A $16 Million Win For The Little Guy

A $16 Million Win For The Little Guy

Jonathan F. “Johnny” Johnson, owner of the Community Pride supermarket chain, may have fallen from the ranks of the BE 100S, but he has recently bagged good fortune. In June, a Richmond, Virginia, circuit court jury reached a verdict that giant food-industry wholesaler Supervalu Inc. should pay Johnson $16 million in damages for underhanded business dealings that paralyzed his company.

Community Pride, which opened its first inner-city stores in 1992, grossed $77 million and employed 680 workers by 2002. As a result, the company earned the No. 44 ranking on the 2003 BE INDUSTRIAL/SERVICE 100 list. The next year, Community Pride was forced to close its stores.

Johnson blames his demise on Supervalu, contending that the $44 billion Eden Prairie, Minnesota-based corporation unfairly bullied Community Pride into bad deals (see sidebar). Community Pride relied heavily on Supervalu, which supplied the small grocer with food products on credit.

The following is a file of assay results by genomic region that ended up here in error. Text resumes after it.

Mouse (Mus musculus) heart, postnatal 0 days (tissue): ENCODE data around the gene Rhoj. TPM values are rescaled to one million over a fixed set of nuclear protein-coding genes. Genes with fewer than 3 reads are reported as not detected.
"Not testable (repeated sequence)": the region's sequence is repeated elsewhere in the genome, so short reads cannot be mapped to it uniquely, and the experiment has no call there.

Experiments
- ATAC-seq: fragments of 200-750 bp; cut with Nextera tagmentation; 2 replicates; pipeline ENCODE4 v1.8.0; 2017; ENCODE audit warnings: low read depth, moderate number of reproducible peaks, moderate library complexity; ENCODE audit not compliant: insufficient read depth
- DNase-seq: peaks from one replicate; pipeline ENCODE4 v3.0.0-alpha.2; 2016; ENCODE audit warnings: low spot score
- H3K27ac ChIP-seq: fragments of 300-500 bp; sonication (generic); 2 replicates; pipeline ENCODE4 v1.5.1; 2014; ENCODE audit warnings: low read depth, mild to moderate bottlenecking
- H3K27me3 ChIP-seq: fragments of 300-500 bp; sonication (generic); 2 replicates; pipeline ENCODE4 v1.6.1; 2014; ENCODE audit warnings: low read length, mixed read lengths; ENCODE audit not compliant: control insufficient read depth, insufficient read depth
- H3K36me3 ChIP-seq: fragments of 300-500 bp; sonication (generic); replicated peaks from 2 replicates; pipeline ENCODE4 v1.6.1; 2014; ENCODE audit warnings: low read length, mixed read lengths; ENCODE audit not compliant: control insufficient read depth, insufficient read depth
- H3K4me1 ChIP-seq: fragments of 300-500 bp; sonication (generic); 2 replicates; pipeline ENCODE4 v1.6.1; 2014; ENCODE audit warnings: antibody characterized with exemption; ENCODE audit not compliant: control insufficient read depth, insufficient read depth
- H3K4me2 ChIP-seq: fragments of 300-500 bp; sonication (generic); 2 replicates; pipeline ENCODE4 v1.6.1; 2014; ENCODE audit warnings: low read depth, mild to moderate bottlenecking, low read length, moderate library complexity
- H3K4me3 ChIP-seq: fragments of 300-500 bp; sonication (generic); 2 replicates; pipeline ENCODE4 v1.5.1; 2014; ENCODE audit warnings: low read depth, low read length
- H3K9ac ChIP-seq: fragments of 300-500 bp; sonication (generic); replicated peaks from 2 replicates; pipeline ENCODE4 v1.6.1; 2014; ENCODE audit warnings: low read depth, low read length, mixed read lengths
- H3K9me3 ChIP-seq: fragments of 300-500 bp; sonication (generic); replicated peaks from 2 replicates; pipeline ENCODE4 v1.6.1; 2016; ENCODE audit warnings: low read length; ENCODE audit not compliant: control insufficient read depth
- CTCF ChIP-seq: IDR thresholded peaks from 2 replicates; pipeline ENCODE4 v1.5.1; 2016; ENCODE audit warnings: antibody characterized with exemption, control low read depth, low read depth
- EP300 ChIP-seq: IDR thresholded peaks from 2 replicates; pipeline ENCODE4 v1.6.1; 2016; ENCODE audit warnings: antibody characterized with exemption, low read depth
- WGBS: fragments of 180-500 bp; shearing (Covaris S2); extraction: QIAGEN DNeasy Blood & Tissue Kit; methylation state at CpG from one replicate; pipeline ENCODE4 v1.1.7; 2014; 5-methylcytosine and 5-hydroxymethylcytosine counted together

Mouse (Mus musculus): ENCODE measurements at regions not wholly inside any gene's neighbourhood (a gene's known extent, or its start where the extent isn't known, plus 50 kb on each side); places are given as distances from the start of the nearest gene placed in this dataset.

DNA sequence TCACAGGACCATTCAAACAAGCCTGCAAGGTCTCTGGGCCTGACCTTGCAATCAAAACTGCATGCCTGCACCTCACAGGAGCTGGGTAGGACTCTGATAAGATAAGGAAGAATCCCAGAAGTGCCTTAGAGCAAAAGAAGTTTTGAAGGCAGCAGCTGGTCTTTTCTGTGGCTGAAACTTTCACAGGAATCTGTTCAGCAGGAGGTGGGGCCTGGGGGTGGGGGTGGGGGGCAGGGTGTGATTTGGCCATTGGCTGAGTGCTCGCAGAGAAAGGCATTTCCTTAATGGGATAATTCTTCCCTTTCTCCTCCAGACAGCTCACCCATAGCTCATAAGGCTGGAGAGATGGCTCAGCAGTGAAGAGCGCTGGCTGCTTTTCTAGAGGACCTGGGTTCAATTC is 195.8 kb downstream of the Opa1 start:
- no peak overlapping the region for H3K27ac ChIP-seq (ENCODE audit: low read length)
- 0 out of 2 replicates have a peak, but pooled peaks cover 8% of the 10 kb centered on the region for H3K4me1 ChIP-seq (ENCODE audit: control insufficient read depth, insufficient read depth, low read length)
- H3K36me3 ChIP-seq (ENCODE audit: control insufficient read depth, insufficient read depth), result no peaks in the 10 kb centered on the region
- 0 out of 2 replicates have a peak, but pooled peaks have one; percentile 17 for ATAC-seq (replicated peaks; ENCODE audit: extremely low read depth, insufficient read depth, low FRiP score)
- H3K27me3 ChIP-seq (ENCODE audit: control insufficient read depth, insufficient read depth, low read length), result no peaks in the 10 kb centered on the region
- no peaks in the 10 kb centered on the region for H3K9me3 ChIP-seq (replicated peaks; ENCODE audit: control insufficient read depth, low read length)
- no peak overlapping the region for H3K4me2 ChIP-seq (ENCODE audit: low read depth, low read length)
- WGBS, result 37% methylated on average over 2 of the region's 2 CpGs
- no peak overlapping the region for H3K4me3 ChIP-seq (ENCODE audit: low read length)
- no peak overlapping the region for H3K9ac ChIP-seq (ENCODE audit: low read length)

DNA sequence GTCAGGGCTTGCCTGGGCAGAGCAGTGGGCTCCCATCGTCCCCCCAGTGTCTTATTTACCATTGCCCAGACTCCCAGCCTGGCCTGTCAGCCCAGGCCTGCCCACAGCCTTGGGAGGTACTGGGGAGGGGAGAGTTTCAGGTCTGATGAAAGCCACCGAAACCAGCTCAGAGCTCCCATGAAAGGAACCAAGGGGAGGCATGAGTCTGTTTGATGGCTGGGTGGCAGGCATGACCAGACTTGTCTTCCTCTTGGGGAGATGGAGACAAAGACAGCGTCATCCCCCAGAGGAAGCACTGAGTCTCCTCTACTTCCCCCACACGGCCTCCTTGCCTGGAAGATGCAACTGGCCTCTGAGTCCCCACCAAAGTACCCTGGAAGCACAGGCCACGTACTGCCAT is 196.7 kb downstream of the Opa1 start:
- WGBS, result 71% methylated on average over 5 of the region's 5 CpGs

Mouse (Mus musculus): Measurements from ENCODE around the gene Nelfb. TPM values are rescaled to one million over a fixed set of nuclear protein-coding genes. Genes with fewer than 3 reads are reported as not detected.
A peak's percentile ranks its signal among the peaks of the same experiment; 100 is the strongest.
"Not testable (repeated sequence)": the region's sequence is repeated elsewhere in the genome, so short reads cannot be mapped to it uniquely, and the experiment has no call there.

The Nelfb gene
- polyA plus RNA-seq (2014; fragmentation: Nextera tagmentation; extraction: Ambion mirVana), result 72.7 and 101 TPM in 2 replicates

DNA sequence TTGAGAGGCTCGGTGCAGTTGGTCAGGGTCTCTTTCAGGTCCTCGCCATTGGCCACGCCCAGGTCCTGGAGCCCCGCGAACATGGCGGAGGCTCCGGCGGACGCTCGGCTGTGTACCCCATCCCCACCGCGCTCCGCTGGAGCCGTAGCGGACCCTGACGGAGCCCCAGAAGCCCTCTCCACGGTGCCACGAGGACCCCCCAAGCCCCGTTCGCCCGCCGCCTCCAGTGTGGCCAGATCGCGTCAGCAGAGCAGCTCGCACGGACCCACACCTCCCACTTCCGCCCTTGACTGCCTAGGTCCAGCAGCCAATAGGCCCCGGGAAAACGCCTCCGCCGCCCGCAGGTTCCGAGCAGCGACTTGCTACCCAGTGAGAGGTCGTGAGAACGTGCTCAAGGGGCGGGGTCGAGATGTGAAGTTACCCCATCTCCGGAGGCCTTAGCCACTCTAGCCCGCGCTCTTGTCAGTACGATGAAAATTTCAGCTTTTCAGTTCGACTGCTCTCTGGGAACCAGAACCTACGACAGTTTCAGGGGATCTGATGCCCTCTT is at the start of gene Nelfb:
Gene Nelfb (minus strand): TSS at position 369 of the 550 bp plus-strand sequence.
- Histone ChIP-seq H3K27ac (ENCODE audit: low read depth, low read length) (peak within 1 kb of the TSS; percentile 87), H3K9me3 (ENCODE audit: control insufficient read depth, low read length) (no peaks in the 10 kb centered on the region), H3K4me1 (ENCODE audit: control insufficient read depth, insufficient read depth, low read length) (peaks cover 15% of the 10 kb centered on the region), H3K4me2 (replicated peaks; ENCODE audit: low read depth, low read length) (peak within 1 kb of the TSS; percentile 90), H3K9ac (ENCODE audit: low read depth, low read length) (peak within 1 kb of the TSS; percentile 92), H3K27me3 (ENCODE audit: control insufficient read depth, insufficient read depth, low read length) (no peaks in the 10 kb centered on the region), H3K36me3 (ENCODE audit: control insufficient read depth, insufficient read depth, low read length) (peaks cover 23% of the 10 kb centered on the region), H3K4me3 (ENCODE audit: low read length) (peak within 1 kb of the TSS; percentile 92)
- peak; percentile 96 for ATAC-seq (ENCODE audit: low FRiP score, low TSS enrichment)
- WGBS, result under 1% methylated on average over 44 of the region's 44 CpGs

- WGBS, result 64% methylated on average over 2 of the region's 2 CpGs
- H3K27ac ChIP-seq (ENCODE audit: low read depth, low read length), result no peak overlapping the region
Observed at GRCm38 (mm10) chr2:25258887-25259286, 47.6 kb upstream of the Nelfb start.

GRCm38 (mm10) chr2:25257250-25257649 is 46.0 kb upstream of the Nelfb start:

“I’ve finally been able to get my status back in the community that I feel like I earned by giving my customers what they wanted. I just want to be able to do it again,” says Johnson.

Johnson’s Claims Against Supervalu
n In 1999 Supervalu “forced” Johnson to buy the Rack & Sack chain of suburban stores in a rush deal without due diligence, threatening to stop supplying Community Pride if he refused. (Supervalu purchased the profitable parent company of Rack & Sack within hours of Johnson’s purchase of the failing Rack & Sack stores.)

Supervalu supplied Johnson’s Rack & Sack stores with $750,000 worth of unsellable products, including pumpkins during the month of May.

In 2002 Supervalu gave Johnson a five-year, $1.9 million loan on which he had to pay back $10,000 per week.

Between 2002 and 2004, Supervalu constantly “shorted” Johnson truckloads of merchandise.

In 2003 Johnson identified a good deal to acquire 18 Norfolk-area stores, but Supervalu put up roadblocks against Johnson’s purchase and informed Johnson’s competitors of the opportunity.

Johnson lost $12.5 million of “personal money” from the failure of the Norfolk acquisition deal, the termination of his consulting contract, and lost earnings.
bender will retain the bank’s minority status.